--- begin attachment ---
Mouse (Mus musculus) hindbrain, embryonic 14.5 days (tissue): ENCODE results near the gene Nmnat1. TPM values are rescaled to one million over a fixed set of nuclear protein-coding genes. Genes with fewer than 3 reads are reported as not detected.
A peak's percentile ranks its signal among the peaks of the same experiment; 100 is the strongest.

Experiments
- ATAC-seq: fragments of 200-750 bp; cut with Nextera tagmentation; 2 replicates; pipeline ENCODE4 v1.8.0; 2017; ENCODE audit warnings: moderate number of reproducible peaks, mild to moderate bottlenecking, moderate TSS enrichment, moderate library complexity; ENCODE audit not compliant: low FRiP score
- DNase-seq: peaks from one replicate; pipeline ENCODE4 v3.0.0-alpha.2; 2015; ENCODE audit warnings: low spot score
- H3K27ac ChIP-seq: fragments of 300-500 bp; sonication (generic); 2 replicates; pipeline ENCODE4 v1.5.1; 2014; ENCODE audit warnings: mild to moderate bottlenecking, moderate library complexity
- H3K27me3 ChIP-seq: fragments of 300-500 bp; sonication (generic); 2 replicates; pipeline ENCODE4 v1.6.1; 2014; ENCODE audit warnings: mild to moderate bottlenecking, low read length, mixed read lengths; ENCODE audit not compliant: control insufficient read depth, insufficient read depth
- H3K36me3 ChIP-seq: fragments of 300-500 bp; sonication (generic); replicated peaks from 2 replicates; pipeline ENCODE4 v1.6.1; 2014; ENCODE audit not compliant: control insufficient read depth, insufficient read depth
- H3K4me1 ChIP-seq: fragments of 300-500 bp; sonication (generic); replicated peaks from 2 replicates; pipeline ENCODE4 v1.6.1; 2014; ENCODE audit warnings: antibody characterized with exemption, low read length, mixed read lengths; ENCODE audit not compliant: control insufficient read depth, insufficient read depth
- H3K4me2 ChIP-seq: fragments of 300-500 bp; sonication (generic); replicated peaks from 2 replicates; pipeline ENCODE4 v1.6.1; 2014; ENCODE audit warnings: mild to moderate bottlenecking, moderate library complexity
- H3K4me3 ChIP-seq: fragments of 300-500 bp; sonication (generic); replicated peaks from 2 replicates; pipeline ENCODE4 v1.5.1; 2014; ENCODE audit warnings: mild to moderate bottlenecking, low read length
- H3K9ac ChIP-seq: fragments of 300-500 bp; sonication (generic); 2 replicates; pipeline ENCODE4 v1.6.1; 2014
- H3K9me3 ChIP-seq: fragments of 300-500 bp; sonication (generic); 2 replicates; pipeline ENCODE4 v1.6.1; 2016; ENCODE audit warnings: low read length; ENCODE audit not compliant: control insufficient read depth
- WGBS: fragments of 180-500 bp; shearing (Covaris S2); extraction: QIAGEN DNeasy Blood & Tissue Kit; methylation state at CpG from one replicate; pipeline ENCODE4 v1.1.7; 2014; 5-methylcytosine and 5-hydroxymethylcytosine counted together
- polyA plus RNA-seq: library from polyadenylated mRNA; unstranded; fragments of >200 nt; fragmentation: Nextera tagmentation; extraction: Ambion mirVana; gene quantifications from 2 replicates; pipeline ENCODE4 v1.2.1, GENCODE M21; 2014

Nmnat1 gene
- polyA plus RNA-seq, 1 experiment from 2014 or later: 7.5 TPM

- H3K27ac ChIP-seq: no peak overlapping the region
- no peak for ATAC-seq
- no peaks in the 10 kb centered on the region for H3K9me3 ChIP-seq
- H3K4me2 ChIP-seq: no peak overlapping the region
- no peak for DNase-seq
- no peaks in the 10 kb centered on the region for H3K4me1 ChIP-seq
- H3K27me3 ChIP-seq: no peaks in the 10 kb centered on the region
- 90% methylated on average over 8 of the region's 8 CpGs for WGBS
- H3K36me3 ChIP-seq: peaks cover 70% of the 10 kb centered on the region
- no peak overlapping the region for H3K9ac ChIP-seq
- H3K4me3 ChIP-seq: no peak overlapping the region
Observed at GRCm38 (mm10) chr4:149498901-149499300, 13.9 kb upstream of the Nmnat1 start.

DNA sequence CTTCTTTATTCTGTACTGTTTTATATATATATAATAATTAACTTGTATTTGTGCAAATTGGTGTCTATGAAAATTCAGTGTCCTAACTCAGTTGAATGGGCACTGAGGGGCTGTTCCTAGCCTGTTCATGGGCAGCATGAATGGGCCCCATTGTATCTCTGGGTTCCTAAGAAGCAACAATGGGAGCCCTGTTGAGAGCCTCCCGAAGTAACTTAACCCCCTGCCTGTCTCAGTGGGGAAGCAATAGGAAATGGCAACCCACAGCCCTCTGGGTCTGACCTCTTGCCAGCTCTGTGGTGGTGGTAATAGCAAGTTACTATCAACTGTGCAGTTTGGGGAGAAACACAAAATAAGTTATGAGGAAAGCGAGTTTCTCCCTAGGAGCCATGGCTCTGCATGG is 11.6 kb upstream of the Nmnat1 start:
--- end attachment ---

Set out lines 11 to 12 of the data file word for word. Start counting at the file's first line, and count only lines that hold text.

- H3K4me3 ChIP-seq: fragments of 300-500 bp; sonication (generic); replicated peaks from 2 replicates; pipeline ENCODE4 v1.5.1; 2014; ENCODE audit warnings: mild to moderate bottlenecking, low read length
- H3K9ac ChIP-seq: fragments of 300-500 bp; sonication (generic); 2 replicates; pipeline ENCODE4 v1.6.1; 2014